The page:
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Putin’s Polonium-Poison Revenge on ex-Spy Laid Bare in UK Inquiry

Details of the defector Alexander Litvinenko’s gruesome death in 2006 finally get aired in a public hearing. Thousands of innocents were put at risk.

LONDON — Vladimir Putin was today accused of running Russia like a reckless mob boss, ordering an international act of nuclear terrorism that risked thousands of lives as part of a personal vendetta.
The allegations against him and his murderous “Mafia state” were made at the start of a public inquiry into the death of a Russian dissident who was assassinated in London with radioactive poison.
Alexander Litvinenko, a former Russian spy who defected to Britain, died in November 2006 after drinking a cup of tea laced with Polonium-210 at an upmarket hotel near Buckingham Palace.
The High Court judge presiding over the inquiry said classified evidence had already established that there was a “prima facie case” linking the Russian state to the murder of Litvinenko, whose death after he swallowed the rare radioactive isotope was slow and agonizing.
Ben Emmerson, the lawyer representing Litvinenko’s widow, who has been granted access to secret intelligence files, said he would show that Putin and his associates had ordered the assassination of a man who was working with the British authorities.
“He had to be eliminated—not because he was an enemy of the Russian state itself or an enemy of the Russian people—but because he had become an enemy of the close-knit group of criminals who surround Vladimir Putin and keep his corrupt regime in power,” said Emmerson.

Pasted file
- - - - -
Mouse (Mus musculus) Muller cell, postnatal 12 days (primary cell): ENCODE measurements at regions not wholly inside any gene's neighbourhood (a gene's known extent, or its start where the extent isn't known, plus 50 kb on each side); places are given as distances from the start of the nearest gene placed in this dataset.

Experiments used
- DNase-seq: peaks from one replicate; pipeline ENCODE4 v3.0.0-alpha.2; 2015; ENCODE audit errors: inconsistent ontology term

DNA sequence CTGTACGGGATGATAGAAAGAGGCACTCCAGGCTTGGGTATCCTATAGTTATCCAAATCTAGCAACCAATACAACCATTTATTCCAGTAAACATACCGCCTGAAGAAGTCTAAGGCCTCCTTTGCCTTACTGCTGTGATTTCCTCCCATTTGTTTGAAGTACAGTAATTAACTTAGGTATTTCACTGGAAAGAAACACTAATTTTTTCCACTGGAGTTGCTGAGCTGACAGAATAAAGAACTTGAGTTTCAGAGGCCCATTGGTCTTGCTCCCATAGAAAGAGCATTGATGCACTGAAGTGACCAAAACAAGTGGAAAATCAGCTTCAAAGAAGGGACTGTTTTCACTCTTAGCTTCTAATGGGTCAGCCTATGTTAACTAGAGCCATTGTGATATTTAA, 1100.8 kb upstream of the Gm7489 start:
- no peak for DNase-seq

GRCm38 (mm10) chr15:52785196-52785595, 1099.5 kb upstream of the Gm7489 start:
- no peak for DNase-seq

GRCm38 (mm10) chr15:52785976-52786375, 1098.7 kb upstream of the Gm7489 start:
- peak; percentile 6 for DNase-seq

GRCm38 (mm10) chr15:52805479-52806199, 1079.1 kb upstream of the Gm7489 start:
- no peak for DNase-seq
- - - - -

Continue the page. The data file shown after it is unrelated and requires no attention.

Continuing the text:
The Litvinenko family claims “Sasha”—as he was known to his friends—became a target for Putin when he quit the FSB, the renamed successor of the KGB, and began to speak out against its brutal and illegal operations. Head of the FSB at the time? Vladimir Putin.
Litvinenko’s outspoken attacks on Putin continued until he escaped Russia on a forged passport while he was awaiting trial. The U.S. reportedly turned down his attempt to defect, but he made it to London and succeeded in claiming asylum.
The poisonous trail would act “like the breadcrumbs left by Hansel and Gretel.”
From what he saw as the relative safety of London, he renewed his attacks on Putin. He wrote a book claiming that the Russian apartment bombings that presaged the Chechen War in 1999 were an FSB false flag operation, not the work of Chechen terrorists.
He claimed Putin had links to Russian organized crime, and that the president was responsible for the murder of Anna Politkovskaya, a pioneering, dissident journalist killed shortly before Litvinenko was poisoned. The claims showed no sign of slowing down until he was taken ill at the start of November 2006. He was dead three weeks later. His body was so permeated with radioactivity that he was buried inside a lead-lined coffin at Highgate cemetery, in North London (also, as it happens, the last resting place of Karl Marx).
On his death bed, Litvinenko’s accusations continued. “As I lie here I can distinctly hear the beating of wings of the angel of death,” he said. “You may succeed in silencing one man but the howl of protest from around the world will reverberate, Mr. Putin, in your ears for the rest of your life.”